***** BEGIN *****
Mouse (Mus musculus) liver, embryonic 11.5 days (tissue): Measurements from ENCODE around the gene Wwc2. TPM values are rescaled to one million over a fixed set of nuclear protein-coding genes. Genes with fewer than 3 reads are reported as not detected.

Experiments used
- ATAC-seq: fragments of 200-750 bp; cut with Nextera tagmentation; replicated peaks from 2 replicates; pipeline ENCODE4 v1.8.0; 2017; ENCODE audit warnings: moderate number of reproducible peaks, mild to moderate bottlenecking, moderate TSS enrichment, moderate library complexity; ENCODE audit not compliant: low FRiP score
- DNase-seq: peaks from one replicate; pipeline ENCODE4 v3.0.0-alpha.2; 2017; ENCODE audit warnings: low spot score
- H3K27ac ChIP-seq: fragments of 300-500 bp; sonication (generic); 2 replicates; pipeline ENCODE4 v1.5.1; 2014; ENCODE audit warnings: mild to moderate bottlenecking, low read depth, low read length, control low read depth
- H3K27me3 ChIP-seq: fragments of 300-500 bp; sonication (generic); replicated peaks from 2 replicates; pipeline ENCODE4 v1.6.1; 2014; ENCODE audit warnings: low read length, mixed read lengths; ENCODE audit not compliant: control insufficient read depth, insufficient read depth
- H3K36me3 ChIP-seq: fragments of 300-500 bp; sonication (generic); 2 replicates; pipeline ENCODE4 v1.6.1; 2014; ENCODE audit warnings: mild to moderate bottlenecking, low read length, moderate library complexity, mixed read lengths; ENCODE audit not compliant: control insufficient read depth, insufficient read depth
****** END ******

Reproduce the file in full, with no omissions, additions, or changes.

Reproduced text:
Mouse (Mus musculus) liver, embryonic 11.5 days (tissue): Measurements from ENCODE around the gene Wwc2. TPM values are rescaled to one million over a fixed set of nuclear protein-coding genes. Genes with fewer than 3 reads are reported as not detected.

Experiments used
- ATAC-seq: fragments of 200-750 bp; cut with Nextera tagmentation; replicated peaks from 2 replicates; pipeline ENCODE4 v1.8.0; 2017; ENCODE audit warnings: moderate number of reproducible peaks, mild to moderate bottlenecking, moderate TSS enrichment, moderate library complexity; ENCODE audit not compliant: low FRiP score
- DNase-seq: peaks from one replicate; pipeline ENCODE4 v3.0.0-alpha.2; 2017; ENCODE audit warnings: low spot score
- H3K27ac ChIP-seq: fragments of 300-500 bp; sonication (generic); 2 replicates; pipeline ENCODE4 v1.5.1; 2014; ENCODE audit warnings: mild to moderate bottlenecking, low read depth, low read length, control low read depth
- H3K27me3 ChIP-seq: fragments of 300-500 bp; sonication (generic); replicated peaks from 2 replicates; pipeline ENCODE4 v1.6.1; 2014; ENCODE audit warnings: low read length, mixed read lengths; ENCODE audit not compliant: control insufficient read depth, insufficient read depth
- H3K36me3 ChIP-seq: fragments of 300-500 bp; sonication (generic); 2 replicates; pipeline ENCODE4 v1.6.1; 2014; ENCODE audit warnings: mild to moderate bottlenecking, low read length, moderate library complexity, mixed read lengths; ENCODE audit not compliant: control insufficient read depth, insufficient read depth